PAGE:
In this study, a bioinformatics analysis demonstrated the role of lncRNAs in the occurrence and development of OS, and their clinical prognostic value was explored via univariate and multivariate regression analyses and receiver operating characteristic (ROC) curve analyses. More importantly, we conducted a Gene Ontology (GO) analysis, Kyoto Encyclopedia of Genes and Genomes (KEGG) analysis, Gene Set Enrichment Analysis (GSEA), and immune infiltration analysis to determine the biological functions of differentially expressed genes (DEGs) in high- and low-risk patients. Our results suggest that lncRNA is a possible future therapeutic target for OS. We present the following article in accordance with the TRIPOD reporting checklist (available at https://tp.amegroups.com/article/view/10.21037/tp-22-253/rc).
Clinical data and RNA-sequencing data were downloaded from The Cancer Genome Atlas (TCGA) data set for OS (labeled x TARGET-OS; sample size n=86, one sample is excluded). Clinical data and RNA-sequencing data for cutaneous melanoma (labeled TCGA-SKCM; n=457) and IMvigor210 (n=348, http://research-pub.gene.com/IMvigor210CoreBiologies/) were also downloaded. A lncRNA data set of immune cells were defined as IM-lncRNAs. The chip data related to the following immune cells were collected: GSE13906, GSE23371, GSE25320, GSE27291, GSE27838, GSE28490, GSE28698, GSE28726, GSE37750, GSE39889, GSE42058, GSE49910, GSE51540, GSE59237, GSE6863, and GSE8059. The chip platform used was the Affymetrix HG-U133_Plus 2.0 platform. The robust multiarray analysis (RMA) method was used to standardize the data. The annotation information of lncRNA was extracted by NetAffx annotation files (HG-U133 Plus 2.0 Annotations, CSV format, release 36, July 12, 2016). As the data includes batch information, the comBat package was used to remove the batch effect. The pre-processed data were used for the subsequent analyses. High expression lncRNA in each immune cell type was screened, and the expression of lncRNA in each immune cell was determined to be normally distributed by a normal distribution test. Thus, the value at the 0.95 quantile of normal distribution was taken as the cutoff for whether a cell type was highly expressed. If the expression level of the lncRNA was higher than the cutoff, it was considered to be highly expressed lncRNA. A collection of highly expressed lncRNAs in all the immune cells was used for this analysis. The study was conducted in accordance with the Declaration of Helsinki (as revised in 2013).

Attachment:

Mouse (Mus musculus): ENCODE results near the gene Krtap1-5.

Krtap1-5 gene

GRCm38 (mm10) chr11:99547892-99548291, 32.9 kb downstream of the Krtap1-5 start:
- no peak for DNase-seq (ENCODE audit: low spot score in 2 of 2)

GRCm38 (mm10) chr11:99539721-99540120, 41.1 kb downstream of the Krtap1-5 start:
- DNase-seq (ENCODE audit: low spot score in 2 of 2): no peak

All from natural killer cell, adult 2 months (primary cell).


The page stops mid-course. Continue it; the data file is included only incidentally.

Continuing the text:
Survival analysis and risk modeling
In the TARGET-OS data set, according to the immune score value obtained by the Estimation of Stromal and Immune cells in Malignant Tumour tissues using Expression data (ESTIMATE), the samples were divided into high and low immune score group by the median score. Then, differential expressed lncRNAs (DE-lncRNAs) were detected with a false discovery rate (FDR) <0.05 and |log2 (fold change)| ≥0.58 (21). Then, DE-lncRNAs intersect with IM-lncRNAs were used for univariate Cox regression analysis. lncRNAs with a P value <0.05 were kept for constructing risk model by the multivariate Cox regression and Stepwise screening analysis. Next, we built a risk-proportional regression model to calculate the risk score. Based on their risk scores, the samples were divided into high and low groups, and survival curves were drawn to compare the survival status of the 2 groups.
We conducted a functional analysis of the DEGs in the samples of two risk-score groups, including a GO analysis, KEGG analysis, and GSEA analysis. To evaluate the relationship between the risk-score and tumor immune invasion, we firstly calculate the percentage of various immune cells in the sample of two risk-score groups by CIBERSORT (https://cibersort.stanford.edu/), TIMER (tumor immune estimation resource; https://cistrome.shinyapps.io/timer), XCELL (xcell.ucsf.edu/), and MCP-counter (https://github.com/ebecht/MCPcounter). Besides, 3 immune related gene signatures’ activity were calculated by GSVA. Then, checked this scores’ distribution between high and low risk group. We used 4 gene sets: comprising chemokines, immune checkpoint blockades (ICBs), immune activity-related genes, and immune cells to evaluate the relationship between the risk-score and tumor immune invasion.